The Lake Erie Regional Health System of New York announced Thursday morning that its board decided to re-create a separate TLC Health Network board to operate Lake Shore Health Care Center, providing the best chance for the hospital's sale, job retention and continued operations. This may also have implications on the bid to purchase the hospital.
While the LERHSNY board reported Wednesday that it had not received any viable sale offers, members said the move to an independent board of three former LERHSNY board members improves opportunity of a sale.
The new TLC board is empowered to make financial decisions and run the hospital with its own chief executive and chief financial officers. The new board cannot, however, do some things that are "reserved powers" of LERHSNY's board. Most notably, LERHSNY's board must still approve sale of the hospital.
The Lake Erie Regional Health System of New York announced Thursday that it will separate Lake Shore from Brooks Hospital. This may help move along the sale of the hospital.
LERHSNY, which announced earlier this month that Lake Shore would close because it faces a $7 million loss for 2013, is the corporation that oversaw Lake Shore and its affiliated clinics, as well as Brooks Memorial Hospital in Dunkirk. Under this arrangement, the two systems would again operate independently.
The LERHSNY board determined Tuesday that the sale offer received thus far for the Lake Shore property was insufficient. There is also interest in Lake Shore from operators of long-term and home-health services.
"Our board members felt that given the challenges to the system, it was in the best interest of the community Lake Shore serves for it to obtain renewed independence," said LERHSNY board chair Christopher Lanski. "This also allows Brooks to operate without the liabilities Lake Shore brought to the system."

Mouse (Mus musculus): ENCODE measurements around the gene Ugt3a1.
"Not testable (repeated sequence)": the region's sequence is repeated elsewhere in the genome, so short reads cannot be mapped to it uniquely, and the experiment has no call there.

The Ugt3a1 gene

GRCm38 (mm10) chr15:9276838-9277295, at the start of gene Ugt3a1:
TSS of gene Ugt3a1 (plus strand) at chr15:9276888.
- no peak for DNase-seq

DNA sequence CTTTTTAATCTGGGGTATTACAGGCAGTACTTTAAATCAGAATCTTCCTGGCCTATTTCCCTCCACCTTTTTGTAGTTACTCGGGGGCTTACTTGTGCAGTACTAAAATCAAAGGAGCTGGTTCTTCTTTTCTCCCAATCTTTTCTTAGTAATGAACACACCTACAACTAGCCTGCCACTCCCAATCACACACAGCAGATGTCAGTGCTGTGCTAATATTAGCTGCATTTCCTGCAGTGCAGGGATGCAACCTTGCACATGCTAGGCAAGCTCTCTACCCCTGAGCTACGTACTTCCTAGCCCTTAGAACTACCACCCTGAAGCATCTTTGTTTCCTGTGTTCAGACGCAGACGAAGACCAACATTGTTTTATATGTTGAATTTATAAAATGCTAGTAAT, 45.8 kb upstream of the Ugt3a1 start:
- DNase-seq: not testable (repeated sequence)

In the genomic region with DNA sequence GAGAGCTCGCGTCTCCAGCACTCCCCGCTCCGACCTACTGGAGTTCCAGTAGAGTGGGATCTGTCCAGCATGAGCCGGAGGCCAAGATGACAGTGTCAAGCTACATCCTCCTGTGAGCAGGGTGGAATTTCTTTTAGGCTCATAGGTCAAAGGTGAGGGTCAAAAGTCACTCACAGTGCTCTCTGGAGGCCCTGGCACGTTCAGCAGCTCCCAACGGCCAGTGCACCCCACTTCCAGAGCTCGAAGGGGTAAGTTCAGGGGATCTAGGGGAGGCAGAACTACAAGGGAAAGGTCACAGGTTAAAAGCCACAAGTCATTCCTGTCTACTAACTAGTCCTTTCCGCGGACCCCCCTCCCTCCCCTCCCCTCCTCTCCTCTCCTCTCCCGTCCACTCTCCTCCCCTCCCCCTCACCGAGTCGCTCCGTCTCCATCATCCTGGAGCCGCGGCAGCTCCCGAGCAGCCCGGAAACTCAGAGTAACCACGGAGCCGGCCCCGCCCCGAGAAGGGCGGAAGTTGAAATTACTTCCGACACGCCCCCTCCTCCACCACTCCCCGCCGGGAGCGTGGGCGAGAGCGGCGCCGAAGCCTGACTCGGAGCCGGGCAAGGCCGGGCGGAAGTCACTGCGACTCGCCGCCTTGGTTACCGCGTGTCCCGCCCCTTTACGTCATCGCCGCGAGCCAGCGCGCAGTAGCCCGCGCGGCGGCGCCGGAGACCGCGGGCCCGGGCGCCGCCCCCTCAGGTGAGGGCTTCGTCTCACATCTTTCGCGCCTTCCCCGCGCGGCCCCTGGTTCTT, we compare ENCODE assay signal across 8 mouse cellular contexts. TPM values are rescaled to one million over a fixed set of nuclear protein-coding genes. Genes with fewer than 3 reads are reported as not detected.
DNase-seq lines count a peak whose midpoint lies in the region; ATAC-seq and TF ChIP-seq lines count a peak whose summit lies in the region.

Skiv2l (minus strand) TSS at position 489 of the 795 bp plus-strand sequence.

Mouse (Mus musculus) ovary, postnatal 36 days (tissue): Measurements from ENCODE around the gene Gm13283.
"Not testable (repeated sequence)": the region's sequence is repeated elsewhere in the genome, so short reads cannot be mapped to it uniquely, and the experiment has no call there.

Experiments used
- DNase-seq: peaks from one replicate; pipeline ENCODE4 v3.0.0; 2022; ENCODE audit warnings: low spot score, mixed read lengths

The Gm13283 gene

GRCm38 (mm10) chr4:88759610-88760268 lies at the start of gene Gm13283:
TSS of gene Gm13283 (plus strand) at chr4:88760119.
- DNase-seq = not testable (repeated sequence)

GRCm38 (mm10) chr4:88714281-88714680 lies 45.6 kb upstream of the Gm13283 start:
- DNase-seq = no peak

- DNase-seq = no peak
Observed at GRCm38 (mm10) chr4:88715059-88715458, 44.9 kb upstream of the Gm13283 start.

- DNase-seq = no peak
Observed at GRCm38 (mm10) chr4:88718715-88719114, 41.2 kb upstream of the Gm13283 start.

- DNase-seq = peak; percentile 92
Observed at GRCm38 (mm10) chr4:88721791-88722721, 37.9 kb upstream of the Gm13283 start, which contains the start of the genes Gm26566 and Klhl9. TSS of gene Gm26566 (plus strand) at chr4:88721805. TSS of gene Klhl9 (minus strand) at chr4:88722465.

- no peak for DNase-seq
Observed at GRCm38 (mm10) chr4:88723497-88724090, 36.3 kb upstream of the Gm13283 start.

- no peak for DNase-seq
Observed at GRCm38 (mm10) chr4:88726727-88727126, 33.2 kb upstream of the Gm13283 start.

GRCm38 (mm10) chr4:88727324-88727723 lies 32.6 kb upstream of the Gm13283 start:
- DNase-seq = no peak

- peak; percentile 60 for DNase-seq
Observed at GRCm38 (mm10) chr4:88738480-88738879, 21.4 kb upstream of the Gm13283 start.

Prospective buyer Tony Borrello's attorney Barry Corvert of Lipsitz Green expressed optimism for a new board.
"Legal actions are being taken to facilitate Tony purchasing Lake Shore and making it a seamless transition ... it is very positive," he said in a phone interview Thursday.
Corvert said although the LERHSNY board has the final say, he is under the understanding that the board "is willing to allow (the purchase) to happen."
"We are very hopeful this will work out," he added.
LERHSNY formed in 2008 as the parent organization for Brooks Memorial and TLC Health Network, until Tuesday's vote comprised of Lake Shore in Irving and Gowanda Urgent Care & Medical Center. Tri-County Memorial Hospital in Gowanda was destroyed by flood in 2009 and financial pressures ended efforts to re-open it at a new site in Perrysburg last year.
Top regional and state Department of Health officials have been in discussions with hospital officials about all options.
"This decision allows LERHSNY to maintain the strength of Brooks during this transition, retaining the Dunkirk-Fredonia community's faith, as well as patient and physician loyalty," Lanski added. "By working in this positive fashion on Brooks' operations, we want to reinforce the value of our assets and community support surrounding Brooks and Lake Shore."
The new TLC board's members are Timothy Cooper, Dr. James Wild and Virginia Cooper. She is not related to Timothy Cooper.